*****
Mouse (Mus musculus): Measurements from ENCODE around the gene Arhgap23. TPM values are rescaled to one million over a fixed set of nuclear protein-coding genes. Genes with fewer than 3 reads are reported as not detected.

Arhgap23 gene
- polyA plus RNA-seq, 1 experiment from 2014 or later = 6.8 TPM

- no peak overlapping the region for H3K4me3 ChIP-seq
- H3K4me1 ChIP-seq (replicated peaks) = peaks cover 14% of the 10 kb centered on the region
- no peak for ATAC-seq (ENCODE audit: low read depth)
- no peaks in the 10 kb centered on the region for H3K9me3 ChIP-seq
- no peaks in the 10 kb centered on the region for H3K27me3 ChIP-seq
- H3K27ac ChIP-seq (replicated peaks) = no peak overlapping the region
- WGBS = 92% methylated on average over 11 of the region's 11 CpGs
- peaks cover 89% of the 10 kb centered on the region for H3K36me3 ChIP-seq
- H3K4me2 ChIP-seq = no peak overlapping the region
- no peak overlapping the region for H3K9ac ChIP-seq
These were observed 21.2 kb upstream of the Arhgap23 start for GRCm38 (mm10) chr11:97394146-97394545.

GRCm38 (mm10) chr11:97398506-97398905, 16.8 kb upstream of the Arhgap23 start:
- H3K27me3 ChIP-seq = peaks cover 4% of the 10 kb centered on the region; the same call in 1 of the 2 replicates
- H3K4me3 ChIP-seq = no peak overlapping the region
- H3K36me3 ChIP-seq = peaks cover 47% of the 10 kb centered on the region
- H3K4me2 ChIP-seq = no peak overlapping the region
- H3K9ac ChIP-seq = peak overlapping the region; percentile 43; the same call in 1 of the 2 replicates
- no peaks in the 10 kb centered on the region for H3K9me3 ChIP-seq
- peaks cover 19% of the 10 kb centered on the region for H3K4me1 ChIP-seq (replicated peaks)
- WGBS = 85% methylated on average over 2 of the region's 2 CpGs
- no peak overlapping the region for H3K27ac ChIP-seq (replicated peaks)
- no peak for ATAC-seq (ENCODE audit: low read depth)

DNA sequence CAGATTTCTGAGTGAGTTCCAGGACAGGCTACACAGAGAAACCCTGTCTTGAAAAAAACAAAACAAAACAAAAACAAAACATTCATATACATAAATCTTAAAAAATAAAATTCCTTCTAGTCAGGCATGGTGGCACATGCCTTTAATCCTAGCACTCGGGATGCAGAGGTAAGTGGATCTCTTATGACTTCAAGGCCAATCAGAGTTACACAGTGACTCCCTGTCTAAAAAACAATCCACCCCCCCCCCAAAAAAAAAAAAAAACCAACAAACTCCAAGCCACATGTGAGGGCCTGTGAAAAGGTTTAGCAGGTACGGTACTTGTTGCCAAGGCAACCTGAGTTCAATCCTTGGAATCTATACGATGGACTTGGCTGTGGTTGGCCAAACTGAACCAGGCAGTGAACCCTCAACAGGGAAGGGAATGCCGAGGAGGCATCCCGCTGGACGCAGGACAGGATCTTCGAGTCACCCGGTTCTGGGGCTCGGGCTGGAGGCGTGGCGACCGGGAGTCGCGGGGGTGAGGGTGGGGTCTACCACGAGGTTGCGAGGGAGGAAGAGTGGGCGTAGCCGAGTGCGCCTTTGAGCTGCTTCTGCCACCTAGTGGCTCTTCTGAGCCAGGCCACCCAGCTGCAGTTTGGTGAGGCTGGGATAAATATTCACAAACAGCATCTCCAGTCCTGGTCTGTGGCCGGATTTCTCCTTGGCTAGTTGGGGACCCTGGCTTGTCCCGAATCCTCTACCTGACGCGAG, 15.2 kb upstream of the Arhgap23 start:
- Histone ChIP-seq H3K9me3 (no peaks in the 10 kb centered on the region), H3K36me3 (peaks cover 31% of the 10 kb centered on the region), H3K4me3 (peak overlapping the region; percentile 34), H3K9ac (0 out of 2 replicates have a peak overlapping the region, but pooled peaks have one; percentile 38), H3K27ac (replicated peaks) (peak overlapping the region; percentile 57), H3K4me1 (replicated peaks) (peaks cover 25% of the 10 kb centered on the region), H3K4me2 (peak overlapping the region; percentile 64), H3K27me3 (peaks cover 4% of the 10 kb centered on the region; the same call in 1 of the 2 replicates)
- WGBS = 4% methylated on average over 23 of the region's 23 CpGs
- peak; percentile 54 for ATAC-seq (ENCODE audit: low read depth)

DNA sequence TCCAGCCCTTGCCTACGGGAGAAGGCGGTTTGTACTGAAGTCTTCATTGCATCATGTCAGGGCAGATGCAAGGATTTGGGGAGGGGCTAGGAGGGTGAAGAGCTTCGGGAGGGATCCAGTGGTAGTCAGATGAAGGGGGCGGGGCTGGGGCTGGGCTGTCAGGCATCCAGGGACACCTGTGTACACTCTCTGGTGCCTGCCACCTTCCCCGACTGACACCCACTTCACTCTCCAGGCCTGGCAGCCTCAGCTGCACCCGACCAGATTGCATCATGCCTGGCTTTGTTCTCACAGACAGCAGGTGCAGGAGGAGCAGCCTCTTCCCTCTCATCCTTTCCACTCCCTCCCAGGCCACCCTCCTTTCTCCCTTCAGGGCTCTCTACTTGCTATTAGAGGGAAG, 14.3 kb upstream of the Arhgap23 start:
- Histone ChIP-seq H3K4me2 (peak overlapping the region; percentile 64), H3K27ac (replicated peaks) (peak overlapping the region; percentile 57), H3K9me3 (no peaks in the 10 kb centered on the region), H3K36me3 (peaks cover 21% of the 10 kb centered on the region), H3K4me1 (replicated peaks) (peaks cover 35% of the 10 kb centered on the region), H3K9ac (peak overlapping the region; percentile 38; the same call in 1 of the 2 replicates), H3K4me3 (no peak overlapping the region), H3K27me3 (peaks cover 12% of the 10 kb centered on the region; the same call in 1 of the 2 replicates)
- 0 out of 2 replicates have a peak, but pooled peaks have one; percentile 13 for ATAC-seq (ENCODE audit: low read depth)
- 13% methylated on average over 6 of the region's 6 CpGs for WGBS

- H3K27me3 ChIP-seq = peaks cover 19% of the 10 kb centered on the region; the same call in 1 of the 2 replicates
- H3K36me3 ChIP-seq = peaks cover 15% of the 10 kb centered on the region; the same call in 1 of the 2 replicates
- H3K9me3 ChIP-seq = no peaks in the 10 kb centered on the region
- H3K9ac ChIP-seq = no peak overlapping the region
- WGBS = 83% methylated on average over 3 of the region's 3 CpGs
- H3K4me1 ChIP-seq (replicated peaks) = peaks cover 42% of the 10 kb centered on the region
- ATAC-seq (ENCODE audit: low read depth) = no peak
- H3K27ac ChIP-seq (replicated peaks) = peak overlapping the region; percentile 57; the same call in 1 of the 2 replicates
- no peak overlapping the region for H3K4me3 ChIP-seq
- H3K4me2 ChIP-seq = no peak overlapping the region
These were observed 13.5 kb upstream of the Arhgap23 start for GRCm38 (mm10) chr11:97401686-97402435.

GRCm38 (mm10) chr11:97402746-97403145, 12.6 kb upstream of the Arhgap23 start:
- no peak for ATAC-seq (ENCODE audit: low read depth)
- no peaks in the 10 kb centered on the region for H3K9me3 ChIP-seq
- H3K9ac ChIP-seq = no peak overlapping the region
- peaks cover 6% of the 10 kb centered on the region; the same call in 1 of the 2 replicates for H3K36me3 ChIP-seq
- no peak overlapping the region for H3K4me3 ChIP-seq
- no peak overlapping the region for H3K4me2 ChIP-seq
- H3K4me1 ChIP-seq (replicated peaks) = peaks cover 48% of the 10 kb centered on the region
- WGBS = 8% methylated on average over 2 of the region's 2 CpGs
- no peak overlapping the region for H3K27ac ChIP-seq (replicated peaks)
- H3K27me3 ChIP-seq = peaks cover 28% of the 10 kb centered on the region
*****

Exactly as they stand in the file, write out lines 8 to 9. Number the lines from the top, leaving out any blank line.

- no peaks in the 10 kb centered on the region for H3K27me3 ChIP-seq
- H3K27ac ChIP-seq (replicated peaks) = no peak overlapping the region